Less than four months ago, the world was digesting the results of the COP26 Climate Conference, with widespread commentary that we were both heading for a more sustainable economy and at the dawn of a new industrial revolution based on clean technologies. Yet since the start of 2022, equity markets have fallen amid concerns about inflation, the end of quantitative easing, and rising interest rates.
Russia’s invasion of Ukraine has rattled global market sentiment, with investors worried about the wider implications of the conflict. The share prices of companies at the vanguard of the sustainable economy have suffered more than most – for example, the FTSE Environmental Opportunities All-Share Index dropped 11% between 1 January and 28 February 2022, while the MSCI ACWI Index fell by only 8%.(1) What’s going on?
It’s no surprise that rising generic risk indicators have triggered a rotation away from “growth” to “value” oriented stocks and sectors, as weaker consumer sentiment and spending power are expected to impact corporate earnings, particularly in discretionary areas. And with political instability on Europe’s eastern borders and the possibility of severe disruption to natural gas markets, it is likely that many investment decisions will be delayed.
But what’s the read across to the sustainable economy? For investors taking a medium-term or longer perspective, there seems little reason to discount the statements made by governments, major corporates and financial institutions that investment in renewable power generation, zero-emissions transportation and resource efficiency will continue to grow, taking market share from legacy sectors. For example, G7 countries and the EU have committed to largely decarbonise their electricity sectors during the 2030s,(2) while policy commitments to ban the sale of passenger vehicles with internal combustion engines (ICEs) have prompted several high-profile vehicle manufacturers, including Ford and General Motors, to sunset the manufacturing of ICE vehicles worldwide. (3)
The crisis in Ukraine is likely to strengthen further these drivers. Once the political situation stabilises, European governments in particular will surely seek to reduce urgently their dependence on Russian gas, which accounts for 38% of EU gas imports and provides the majority of the energy used for heat in several countries. As for Russia itself, it is clear that the world’s largest gas exporter and second-largest oil exporter needs to secure its future prosperity as fossil fuel demand wanes. (4) A vision for a prosperous, low-carbon Russia must be developed to help ensure a peaceful transition.
Among gas importers, we can expect heightened concerns about energy dependency to combine with additional doubts about the resilience of longer supply chains, as illustrated by the six-day blockage in 2021 of the Suez Canal, to drive further calls for accelerated investment in domestic renewable energy generation.
With a longer-term perspective, it’s likely that initiatives to launch a global hydrogen economy will also be fast-tracked, providing an attractive solution for the challenges of decarbonising heat as well as some transportation fuels, for example in the marine sector. Today, almost all the hydrogen we consume is sourced from natural gas; however, the rapid drop in the cost of electrolysis is making zero-carbon (or “green”) hydrogen a commercial reality, and public-private partnerships to establish industrial clusters using hydrogen-based energy offer a route to establishing scale in this nascent sector. Watch out for an up-tick in the pace of announcements in this area!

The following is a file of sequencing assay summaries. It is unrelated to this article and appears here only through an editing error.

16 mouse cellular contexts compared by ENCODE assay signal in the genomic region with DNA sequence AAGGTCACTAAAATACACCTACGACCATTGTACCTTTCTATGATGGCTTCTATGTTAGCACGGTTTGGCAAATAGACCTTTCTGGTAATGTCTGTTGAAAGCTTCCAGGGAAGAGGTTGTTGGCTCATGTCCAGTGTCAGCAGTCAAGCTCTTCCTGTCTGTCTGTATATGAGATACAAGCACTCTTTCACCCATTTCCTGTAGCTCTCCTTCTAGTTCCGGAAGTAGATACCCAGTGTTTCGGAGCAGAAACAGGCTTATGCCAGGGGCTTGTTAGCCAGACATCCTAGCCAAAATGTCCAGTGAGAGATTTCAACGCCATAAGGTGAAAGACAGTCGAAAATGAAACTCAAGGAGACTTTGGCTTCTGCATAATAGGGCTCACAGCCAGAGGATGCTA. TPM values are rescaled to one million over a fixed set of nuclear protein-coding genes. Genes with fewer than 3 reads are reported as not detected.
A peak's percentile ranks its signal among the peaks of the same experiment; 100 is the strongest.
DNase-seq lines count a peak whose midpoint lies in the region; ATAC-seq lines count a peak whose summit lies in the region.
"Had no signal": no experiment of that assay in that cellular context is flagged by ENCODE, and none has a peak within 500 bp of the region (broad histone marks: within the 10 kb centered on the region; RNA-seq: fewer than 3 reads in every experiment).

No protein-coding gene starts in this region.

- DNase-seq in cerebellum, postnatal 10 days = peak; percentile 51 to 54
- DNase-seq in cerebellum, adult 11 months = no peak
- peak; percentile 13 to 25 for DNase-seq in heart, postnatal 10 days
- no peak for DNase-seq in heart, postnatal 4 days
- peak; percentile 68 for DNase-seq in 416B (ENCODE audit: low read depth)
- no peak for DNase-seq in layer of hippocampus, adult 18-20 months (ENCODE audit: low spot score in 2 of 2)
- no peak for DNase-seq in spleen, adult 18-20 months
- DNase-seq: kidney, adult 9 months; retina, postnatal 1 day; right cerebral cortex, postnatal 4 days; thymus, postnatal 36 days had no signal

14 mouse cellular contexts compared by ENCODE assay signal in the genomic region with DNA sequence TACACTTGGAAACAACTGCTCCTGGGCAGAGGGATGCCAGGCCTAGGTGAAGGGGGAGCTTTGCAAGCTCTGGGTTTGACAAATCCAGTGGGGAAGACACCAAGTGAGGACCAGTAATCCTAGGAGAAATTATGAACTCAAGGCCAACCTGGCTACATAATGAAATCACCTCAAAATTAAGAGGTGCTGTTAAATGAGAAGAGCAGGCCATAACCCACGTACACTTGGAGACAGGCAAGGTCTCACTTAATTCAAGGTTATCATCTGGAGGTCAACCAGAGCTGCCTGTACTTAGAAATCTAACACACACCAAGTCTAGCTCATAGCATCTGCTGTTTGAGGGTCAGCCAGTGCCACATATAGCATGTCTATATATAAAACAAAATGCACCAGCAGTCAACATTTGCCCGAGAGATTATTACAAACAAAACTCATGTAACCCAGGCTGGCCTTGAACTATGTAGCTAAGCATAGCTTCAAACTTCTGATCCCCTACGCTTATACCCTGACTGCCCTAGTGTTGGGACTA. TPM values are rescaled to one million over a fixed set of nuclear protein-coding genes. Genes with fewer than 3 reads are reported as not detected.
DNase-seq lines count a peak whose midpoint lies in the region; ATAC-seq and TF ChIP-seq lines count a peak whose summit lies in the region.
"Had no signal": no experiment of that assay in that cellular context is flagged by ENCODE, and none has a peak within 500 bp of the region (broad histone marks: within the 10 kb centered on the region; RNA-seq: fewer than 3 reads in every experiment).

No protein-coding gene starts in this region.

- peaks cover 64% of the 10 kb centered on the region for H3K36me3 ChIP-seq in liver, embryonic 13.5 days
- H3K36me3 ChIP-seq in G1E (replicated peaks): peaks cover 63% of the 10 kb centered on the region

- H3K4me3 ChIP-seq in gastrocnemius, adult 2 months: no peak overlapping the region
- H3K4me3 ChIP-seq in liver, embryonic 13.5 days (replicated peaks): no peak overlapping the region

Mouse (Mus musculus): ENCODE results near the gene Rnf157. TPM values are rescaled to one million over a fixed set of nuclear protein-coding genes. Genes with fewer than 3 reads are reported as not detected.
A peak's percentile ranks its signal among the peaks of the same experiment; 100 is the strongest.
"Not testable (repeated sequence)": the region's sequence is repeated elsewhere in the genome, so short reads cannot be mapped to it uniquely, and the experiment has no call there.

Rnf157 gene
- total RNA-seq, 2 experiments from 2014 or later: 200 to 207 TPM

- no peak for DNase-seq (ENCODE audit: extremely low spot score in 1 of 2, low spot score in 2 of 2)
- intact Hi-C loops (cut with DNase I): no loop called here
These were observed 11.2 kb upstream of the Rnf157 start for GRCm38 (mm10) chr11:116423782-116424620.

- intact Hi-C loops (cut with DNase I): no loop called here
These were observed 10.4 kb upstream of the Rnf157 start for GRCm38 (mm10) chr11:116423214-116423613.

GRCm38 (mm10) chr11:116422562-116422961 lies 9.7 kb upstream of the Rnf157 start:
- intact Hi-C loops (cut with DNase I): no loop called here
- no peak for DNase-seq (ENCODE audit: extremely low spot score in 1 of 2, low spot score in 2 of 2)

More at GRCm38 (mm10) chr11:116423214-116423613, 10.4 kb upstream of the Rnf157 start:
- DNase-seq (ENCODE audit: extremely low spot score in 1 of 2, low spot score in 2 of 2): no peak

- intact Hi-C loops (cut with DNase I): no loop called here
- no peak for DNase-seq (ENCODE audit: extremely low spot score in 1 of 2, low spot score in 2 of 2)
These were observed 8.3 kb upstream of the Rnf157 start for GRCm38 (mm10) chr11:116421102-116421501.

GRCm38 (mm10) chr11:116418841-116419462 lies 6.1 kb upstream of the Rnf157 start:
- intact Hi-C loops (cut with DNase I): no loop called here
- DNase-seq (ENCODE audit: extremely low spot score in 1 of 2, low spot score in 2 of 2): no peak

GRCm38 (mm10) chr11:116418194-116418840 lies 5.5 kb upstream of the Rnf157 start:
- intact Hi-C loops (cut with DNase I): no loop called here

Outside the energy sector, we’re still expecting that resource efficiency, climate resilience and ecosystem protection will become major themes guiding capital expenditure. For example, the first part of the US post-COVID stimulus plan includes US$213 billion to make buildings and homes more energy efficient, while 30% of the €750 billion EU Recovery Plan will target initiatives to address climate change.(5) In parallel, the emergence of mandatory “sustainable finance” disclosure requirements on fund managers plus the adoption by governments of green taxonomies is likely to raise the attractiveness of investments that are consistent with a more sustainable economy, thereby reducing the cost of capital for eligible companies.
Experience from previous periods of market volatility reminds us that trying to “catch the falling knife” by rushing into the market is usually unwise. However, after more than half a decade of relative market calm and often eye-watering valuations, investors with capital to deploy may look back on the early part of this year as a great buying opportunity. It’s too early to conclude that we’ve reached the apocryphal point of “capitulation”, when almost all the investors minded to throw in the towel have done so. However, when that time comes, those companies whose business plans are resonant with a more sustainable economy, with low leverage and pricing power, should offer compelling opportunities.
(1) FTSE Russell, MSCI. Index returns in US dollars.
(2) Statement by the G7 Presidency of the UK Net-Zero Power: Commitment to Action, 20 October 2021
(3) COP26 declaration on accelerating the transition to 100% zero emission cars and vans, 10 November 2021
(4) IEA, February 2022
(5) White House, European Commission
The article is written by IMPAX Asset Management one of the managers within the Irongate portfolios
The value of an investment can go down as well as up.
You may get back less than you invested.
Past performance is not a reliable guide to future performance.
The opinions expressed are those of Irongate, this material is not a recommendation, or intended to be relied upon as a forecast.